At the centre of the announcement is a $14 million plan to help some couples with IVF.
From November, Australians whose have cancer, or genetic conditions that might be passed on to their children will be able to access subsidised IVF and store an egg, sperm or embryo for free.
This is expected to help around 6,200 Australians and save them each about $600.
Both of the prime minister’s daughters were born with the help of IVF.
Morrison said he understood the hurdles and difficulties many Australians faced in trying to have children after his own family’s IVF journey.
“I want to help thousands more Australians achieve their dream of becoming parents,” he said.
“For people battling cancer or staring down the risk of genetic diseases it’s already a difficult battle, and this new subsidy will help give them more options about their aspirations to become parents.
“Right when these aspiring mums and dads need help the most, we’ll be there.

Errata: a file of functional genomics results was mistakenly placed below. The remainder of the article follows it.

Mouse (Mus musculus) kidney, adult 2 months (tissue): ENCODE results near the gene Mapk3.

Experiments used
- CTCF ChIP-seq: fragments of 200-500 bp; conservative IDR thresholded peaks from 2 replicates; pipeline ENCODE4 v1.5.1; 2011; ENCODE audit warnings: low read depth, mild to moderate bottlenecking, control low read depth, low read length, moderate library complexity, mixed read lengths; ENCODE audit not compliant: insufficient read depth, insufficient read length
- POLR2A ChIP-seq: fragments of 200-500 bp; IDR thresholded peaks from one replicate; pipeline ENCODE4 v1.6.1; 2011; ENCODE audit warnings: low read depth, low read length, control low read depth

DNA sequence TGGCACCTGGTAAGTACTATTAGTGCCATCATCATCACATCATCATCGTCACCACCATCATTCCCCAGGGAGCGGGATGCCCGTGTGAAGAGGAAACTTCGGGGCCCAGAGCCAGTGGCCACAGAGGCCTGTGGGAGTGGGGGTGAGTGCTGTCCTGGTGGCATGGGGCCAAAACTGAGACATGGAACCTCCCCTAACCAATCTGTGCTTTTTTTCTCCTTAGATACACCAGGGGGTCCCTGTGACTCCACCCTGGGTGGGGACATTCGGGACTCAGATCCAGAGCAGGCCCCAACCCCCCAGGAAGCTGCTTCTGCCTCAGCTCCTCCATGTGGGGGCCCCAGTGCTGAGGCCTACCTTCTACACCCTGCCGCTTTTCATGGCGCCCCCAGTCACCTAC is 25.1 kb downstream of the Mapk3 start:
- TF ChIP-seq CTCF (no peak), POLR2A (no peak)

Health Minister Greg Hunt said the government would also deliver more support to parents planning pregnancy and in their children’s first year.
There will be $13.7 million in funding going towards streamlining access to information and services to support new parents, updating clinical pregnancy care and postnatal guidelines, and strengthening advice to government on improving maternity services for families in rural areas.
Meanwhile, Opposition Leader Anthony Albanese will make a pitch to women today. He’ll be proposing new economic measures to try and close the gender pay gap and increase career options.
Labor is also promising 11 million dollars for play groups in regional and rural areas.